Homeless kids to gain home, education

— Homeless students in Pinellas County public schools could get a place to call home and a ticket to college as early as January.

Starting Right Now, a Hillsborough County nonprofit organization, has settled on the school district’s vacant Harris TIPS building, 4600 Haines Road, St. Petersburg, to launch the Pinellas wing of its comprehensive homeless youth program.

The homeless teens who have participated in Starting Right Now in Tampa have a 100 percent high school graduation rate, said Lori Matway, Pinellas associate superintendent of student and community support. Students in 10th and 11th grades go through an extensive interview process before being accepted into the program, but once they do they “become part of their family,” Matway said at a school board discussion Tuesday.

Starting Right Now staff members stay throughout their students’ high school and college years. The program pays for everything from dental and medical care to clothing and transportation, as well as college costs. Even students enrolled in college get funding for expenses such as housing, food, clothing, supplies and tuition. Funding for each student comes from local business groups.

“They’re very particular with the students they select. They go through a two-hour long interview process … but they know what to look for in students,” Matway said. “It may not necessarily be the ones that have been the most successful. It’s that resilience factor that they look for. They have taken students that no one else would take — with criminal records and attendance issues — and it’s amazing where they are now.”

Because of the extensive support the students receive, space in the program’s housing is limited. At maximum capacity, the Pinellas program could accommodate 30 males and 30 females in separate dormitory facilities at Harris TIPS, a school for teen parents that closed in 2011. The school will be converted to a dormitory with a living room, dining room and bedrooms, said Michael Bessette, Pinellas associate superintendent of operational services. Two wings of the building had been remodeled for preschool.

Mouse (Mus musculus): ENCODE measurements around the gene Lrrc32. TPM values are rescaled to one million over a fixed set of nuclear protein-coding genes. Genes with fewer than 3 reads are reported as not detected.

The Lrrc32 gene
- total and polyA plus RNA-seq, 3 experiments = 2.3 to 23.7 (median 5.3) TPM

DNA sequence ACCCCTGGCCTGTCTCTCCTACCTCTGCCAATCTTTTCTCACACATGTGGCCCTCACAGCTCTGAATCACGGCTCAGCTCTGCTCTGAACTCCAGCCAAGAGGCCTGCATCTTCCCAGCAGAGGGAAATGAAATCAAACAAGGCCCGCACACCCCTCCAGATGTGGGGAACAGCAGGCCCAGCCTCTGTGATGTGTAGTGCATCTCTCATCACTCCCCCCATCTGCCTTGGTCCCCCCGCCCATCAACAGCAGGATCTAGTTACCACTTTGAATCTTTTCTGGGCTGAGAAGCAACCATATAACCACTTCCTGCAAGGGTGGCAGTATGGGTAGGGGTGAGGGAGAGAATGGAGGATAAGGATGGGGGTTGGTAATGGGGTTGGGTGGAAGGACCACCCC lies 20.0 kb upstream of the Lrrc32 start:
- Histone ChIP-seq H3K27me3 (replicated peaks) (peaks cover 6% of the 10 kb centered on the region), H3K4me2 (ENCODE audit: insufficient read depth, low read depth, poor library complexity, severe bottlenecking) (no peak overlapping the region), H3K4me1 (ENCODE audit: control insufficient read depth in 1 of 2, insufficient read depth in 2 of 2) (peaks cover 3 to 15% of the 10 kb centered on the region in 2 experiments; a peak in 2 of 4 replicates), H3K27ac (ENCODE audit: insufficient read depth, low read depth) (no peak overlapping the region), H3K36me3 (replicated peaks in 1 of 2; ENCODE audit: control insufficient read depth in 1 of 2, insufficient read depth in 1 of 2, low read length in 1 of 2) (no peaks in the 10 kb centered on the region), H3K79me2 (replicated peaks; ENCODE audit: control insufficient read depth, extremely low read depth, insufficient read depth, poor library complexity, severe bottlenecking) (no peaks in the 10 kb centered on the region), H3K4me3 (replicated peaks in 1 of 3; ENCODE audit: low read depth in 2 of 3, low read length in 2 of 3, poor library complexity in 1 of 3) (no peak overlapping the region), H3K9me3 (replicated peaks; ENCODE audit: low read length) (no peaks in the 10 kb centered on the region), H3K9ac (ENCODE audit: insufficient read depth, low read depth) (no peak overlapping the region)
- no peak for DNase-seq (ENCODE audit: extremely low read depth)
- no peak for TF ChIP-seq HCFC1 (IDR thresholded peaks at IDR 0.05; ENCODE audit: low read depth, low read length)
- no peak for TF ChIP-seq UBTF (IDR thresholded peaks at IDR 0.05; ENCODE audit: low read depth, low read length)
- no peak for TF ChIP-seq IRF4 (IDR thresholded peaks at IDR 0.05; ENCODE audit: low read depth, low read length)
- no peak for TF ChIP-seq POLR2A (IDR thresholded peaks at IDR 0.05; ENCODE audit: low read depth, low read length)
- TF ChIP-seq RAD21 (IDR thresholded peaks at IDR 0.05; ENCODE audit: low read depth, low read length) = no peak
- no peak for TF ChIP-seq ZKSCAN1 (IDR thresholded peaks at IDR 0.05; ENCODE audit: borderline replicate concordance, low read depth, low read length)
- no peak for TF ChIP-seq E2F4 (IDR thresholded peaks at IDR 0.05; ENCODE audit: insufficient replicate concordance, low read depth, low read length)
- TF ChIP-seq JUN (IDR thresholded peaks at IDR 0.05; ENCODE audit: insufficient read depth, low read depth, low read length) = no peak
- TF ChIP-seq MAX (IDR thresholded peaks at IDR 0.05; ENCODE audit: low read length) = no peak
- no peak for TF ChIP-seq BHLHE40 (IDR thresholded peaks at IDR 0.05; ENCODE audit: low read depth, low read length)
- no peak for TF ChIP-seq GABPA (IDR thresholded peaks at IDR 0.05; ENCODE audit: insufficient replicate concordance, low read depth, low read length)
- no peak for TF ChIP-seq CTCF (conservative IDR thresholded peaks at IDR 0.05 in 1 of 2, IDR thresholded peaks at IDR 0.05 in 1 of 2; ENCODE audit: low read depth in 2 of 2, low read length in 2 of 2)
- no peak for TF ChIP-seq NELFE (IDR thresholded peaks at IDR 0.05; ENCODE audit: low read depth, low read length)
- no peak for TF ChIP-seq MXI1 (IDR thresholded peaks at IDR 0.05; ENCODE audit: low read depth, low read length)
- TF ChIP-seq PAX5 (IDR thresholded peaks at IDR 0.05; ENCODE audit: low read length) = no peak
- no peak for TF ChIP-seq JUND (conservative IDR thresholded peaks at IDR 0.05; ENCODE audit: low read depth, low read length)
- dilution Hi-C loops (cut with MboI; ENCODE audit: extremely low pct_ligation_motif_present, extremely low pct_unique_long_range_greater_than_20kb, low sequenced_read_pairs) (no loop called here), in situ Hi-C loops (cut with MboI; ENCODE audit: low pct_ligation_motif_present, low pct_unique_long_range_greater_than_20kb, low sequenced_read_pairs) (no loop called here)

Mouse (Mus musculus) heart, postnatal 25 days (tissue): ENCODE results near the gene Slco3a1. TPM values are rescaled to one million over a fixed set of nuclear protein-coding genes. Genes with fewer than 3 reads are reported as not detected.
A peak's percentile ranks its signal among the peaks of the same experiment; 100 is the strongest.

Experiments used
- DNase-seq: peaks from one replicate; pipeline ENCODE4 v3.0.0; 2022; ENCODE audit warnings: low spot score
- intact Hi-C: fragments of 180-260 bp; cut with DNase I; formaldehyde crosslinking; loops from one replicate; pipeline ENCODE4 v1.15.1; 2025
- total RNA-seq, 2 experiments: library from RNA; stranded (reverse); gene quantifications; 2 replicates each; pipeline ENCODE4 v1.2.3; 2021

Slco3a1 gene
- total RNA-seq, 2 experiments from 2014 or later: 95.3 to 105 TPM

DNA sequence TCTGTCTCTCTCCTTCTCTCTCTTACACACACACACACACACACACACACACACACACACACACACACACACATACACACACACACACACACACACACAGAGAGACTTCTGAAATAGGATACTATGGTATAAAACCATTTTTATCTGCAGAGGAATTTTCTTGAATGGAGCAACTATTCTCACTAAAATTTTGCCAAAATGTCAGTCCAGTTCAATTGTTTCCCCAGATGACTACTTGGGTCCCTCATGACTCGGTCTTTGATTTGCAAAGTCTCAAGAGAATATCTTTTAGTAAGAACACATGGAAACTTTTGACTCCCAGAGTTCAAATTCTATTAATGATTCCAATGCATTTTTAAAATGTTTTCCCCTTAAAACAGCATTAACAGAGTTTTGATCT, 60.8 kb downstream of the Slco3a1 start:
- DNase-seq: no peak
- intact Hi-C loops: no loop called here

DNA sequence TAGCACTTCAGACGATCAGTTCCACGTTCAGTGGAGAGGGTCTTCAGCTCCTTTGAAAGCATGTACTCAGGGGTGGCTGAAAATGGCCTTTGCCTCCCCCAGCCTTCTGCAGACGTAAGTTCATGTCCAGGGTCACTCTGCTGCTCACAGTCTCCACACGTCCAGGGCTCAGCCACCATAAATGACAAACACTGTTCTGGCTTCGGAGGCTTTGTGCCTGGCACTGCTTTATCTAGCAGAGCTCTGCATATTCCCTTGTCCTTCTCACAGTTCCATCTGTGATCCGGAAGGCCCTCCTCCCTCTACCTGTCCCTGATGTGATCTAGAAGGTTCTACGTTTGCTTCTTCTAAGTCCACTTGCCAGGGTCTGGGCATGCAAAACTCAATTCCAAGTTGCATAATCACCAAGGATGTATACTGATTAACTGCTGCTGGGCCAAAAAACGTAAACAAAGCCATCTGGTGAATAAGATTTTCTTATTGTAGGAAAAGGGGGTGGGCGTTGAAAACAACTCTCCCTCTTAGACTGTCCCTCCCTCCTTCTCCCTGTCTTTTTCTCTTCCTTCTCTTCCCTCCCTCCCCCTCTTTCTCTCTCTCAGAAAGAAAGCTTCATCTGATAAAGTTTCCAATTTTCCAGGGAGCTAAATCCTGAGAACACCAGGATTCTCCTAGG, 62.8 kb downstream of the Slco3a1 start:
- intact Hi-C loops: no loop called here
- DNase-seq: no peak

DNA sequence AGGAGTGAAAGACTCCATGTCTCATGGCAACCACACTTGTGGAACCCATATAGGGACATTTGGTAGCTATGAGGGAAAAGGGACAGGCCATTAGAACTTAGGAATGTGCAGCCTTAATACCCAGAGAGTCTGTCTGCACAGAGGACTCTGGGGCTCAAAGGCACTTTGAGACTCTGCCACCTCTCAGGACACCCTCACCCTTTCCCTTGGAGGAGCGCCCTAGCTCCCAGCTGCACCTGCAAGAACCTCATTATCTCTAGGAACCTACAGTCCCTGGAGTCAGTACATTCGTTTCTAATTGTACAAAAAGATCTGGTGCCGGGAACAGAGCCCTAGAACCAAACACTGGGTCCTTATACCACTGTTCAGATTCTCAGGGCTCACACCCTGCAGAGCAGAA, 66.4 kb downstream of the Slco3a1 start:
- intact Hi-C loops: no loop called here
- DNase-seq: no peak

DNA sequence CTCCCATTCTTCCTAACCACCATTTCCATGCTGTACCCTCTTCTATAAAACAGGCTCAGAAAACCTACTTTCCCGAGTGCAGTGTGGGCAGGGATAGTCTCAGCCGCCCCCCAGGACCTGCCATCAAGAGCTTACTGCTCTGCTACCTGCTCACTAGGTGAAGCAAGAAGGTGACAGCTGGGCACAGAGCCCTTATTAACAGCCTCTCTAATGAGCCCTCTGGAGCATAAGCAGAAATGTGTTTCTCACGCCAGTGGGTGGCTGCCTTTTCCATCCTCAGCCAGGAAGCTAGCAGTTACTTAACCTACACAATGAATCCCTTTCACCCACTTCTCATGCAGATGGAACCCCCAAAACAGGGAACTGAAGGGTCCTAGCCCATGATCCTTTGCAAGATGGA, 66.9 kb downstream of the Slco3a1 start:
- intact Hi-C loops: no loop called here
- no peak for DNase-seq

With more than 3,000 documented homeless students in Pinellas County, the program fills a huge and growing need. In comparison, in 2007-08, there were 962, according to the school district.

The district’s Homeless Education Assistance Team has culled a list of students to be interviewed for the program, Matway said.

When students are identified as homeless or “couch hoppers” — going from home to home and friend to friend — teachers and guidance counselors can refer them to see if they would be a candidate for the program, Matway said.

The exceptionally successful program was started in Hillsborough seven years ago by Vicki Sokolik and Tampa Bay Rays President Matt Silverman. At least 100 students have been referred to Starting Right Now by the Hillsborough school district, and about 40 to 50 are pursuing a higher education.

Each student is paired with a mentor who contacts the student daily, following them through high school, into college and beyond. When the program’s college students get a break from classes, and as their friends head home for vacation, many return to the Starting Right Now house to spend time with their surrogate families.

“It’s our mentor program on steroids,” Matway said. “It becomes their home.”

School district officials are finalizing a contract with Starting Right Now, and then must start the extensive process of rezoning, which includes four or five public hearings, before the old school building can house students.

Starting Right Now must form a new governing board for Pinellas County; its first meeting is Aug. 26. Board members so far include Pinellas schools Superintendent Michael Grego; Silverman; Jim Myers, former chairman of the Pinellas Education Foundation; and Jabil’s vice president of human resources, Phil Hubbell.

“We’re pulling together some really powerful men and women to support this cause, and it will be our Starting Right Now, not Hillsborough’s Starting Right Now,” Matway said.

Starting Right Now will fund the renovations for Harris TIPS, but the building will belong to the school board and may be used however the board deems fit if the program ends. Improvements must meet the school district’s criteria, but the project has no cost to the district, Grego said.

“I would have never guessed this would be the cause or reason for us holding onto this building, but when I first walked through with Vicki (Sokolik) it was like it was made for this,” Grego said. “It has two wings, two kitchens. This is going to really help our students.”

About $816,000 in grants and contributions were made to Starting Right Now in 2012. Many students who complete the program and become successful adults end up making donations to the group, Grego said.